Creating an "essance" of mushrooms. If I only had smellvision.

Sweating the onions, celery, garlic, and shallots. They should make a perfume out of this.

Tempering the cream with the hot soup. This keeps you from adding cold cream to a hot soup, pausing the cooking process.

The best recipe for any dish is your brain and your tongue; paper recipes are just a guide. This works well for me but drives other people nuts.

Thanks to Chef Todd Leonard at Orson Gygi for teaching me this soup. I have added this, added that, little less of this, but the fundamentals are the same.

Happy Eating.

Monday, May 21, 2012

Apple Spice Junction: Box Lunch & Delicious



A couple of weeks ago, I met my sister and her friend at Wheeler Farm to let the kids play with the animals. It was a fun visit, especially for Ruby as she loved petting the horses, goats, sheep and bunnies. On the way back to the car someone mentioned that we should go to Apple Spice for lunch. They said that it was just across the street close to 6400 S. What? I have never heard about this place but it sounded good. My Foodie ego was bruised. Thankfully I had enough inner strength to rise up.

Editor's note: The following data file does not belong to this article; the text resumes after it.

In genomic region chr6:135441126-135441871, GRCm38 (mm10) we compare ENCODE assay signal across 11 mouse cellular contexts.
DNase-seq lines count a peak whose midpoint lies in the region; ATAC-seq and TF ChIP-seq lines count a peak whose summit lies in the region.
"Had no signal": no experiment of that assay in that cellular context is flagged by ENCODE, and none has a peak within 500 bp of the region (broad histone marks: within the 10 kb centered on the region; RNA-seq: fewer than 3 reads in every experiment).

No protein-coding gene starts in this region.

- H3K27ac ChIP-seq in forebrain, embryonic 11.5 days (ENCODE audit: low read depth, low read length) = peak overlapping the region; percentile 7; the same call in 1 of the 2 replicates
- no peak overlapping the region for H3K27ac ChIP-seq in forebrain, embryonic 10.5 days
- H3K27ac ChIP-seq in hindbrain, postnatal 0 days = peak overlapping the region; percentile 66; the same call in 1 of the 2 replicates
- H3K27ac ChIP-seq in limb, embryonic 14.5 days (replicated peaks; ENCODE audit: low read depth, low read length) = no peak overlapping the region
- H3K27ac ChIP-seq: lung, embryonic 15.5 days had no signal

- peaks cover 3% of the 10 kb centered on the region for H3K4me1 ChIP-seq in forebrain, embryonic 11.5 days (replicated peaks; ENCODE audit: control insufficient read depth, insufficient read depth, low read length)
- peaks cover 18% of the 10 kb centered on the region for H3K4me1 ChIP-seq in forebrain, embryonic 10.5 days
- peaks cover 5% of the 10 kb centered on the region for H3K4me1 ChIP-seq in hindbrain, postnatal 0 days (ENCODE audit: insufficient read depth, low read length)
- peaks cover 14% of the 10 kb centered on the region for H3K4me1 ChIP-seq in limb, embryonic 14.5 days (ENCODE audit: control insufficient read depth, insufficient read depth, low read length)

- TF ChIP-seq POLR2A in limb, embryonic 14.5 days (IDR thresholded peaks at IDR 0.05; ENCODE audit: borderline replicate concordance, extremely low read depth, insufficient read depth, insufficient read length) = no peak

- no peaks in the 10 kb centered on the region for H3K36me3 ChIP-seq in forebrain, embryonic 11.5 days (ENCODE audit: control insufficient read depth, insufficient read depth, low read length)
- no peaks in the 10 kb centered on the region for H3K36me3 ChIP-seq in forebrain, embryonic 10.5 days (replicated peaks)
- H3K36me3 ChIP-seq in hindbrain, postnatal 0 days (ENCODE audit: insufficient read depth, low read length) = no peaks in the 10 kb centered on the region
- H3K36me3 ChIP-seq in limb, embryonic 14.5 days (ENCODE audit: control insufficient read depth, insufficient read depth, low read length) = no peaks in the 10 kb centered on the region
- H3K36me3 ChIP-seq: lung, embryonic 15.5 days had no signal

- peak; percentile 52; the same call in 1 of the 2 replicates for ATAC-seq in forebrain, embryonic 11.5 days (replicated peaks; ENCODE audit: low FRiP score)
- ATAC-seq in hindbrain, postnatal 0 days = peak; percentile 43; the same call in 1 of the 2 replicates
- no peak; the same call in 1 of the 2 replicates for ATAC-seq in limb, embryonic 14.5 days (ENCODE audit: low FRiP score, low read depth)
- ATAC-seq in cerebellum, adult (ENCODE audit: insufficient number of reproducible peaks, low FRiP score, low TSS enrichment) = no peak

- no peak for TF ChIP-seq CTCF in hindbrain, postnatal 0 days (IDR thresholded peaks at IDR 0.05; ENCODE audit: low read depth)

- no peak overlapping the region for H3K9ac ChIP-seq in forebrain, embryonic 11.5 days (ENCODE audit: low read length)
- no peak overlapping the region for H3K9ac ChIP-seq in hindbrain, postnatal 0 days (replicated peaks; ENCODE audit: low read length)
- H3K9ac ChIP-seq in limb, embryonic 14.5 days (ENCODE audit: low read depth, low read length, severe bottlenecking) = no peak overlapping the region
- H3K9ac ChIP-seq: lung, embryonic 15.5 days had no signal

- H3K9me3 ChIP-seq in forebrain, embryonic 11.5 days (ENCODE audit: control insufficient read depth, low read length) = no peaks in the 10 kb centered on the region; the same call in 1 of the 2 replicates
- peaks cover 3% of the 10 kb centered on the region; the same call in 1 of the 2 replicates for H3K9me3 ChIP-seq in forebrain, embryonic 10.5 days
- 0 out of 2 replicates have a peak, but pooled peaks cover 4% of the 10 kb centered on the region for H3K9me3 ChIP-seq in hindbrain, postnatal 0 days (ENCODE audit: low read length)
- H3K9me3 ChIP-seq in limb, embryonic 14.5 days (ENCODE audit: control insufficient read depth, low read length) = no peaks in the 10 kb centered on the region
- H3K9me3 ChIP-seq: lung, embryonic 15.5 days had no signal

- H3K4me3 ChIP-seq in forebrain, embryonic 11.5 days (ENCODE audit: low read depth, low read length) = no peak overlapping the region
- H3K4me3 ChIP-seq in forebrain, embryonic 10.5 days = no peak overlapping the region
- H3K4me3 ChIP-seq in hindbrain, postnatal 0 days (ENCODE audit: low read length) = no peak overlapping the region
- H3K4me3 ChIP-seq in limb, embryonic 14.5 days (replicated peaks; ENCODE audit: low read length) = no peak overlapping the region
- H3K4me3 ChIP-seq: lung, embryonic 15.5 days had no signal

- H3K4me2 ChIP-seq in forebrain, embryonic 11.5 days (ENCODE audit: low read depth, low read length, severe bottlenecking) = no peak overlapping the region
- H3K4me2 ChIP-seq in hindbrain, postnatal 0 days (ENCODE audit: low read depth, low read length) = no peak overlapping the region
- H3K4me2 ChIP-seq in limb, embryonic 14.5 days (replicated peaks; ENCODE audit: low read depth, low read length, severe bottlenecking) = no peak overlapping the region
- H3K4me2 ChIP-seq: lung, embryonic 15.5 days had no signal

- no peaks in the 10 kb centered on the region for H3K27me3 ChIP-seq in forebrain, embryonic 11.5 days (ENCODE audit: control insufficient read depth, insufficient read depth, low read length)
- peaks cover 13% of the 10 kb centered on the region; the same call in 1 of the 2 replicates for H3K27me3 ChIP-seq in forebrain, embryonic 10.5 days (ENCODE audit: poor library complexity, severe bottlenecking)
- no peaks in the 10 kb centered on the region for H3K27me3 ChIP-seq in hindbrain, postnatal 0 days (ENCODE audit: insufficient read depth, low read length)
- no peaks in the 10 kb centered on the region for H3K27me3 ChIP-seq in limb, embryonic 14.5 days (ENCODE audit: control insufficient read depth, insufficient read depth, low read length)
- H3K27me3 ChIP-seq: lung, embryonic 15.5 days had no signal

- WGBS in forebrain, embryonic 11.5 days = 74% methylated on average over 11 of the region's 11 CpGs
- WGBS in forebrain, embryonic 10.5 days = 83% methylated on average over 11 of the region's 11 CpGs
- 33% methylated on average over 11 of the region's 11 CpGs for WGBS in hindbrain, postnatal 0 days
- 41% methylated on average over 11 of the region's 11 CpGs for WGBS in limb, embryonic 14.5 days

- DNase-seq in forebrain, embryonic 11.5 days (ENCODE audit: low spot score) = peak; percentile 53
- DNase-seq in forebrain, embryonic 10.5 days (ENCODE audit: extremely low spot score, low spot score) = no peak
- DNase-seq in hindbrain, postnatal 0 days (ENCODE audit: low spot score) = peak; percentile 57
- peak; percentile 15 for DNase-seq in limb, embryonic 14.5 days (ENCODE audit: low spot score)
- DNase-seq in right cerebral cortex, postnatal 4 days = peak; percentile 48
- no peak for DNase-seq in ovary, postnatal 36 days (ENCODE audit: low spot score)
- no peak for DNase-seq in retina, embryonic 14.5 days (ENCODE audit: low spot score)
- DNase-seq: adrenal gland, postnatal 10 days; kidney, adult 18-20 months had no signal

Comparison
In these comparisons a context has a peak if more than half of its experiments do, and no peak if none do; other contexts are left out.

Apple Spice is tough to find. No wonder I had driven past so many times without noticing it. Tucked in right next to a Mechanic's shop, it's easy to miss. When you walk in, the place is dark and looks like a mix of a fast food joint and an office building cafeteria. Hardly anyone was eating inside even though it was lunch time. While the location isn't memorable, the food definitely is.



I ordered the cranberry turkey ASJ wrap with clam chowder and a cookie. The wrap had turkey, lettuce, Swiss and cream cheese, and jalapeno cranberry on a wheat wrap. Can you guess which ingredient stuck out most to me when reviewing the menu? it was the jalapeno cranberry. Doesn't that just sound wonderful? And wonderful it was. The cranberry sauce, when coupled with the cream cheese, had the perfect mix of sweet & tangy. It also was a wonderful texture. The could have put dog food in there and it would have been good.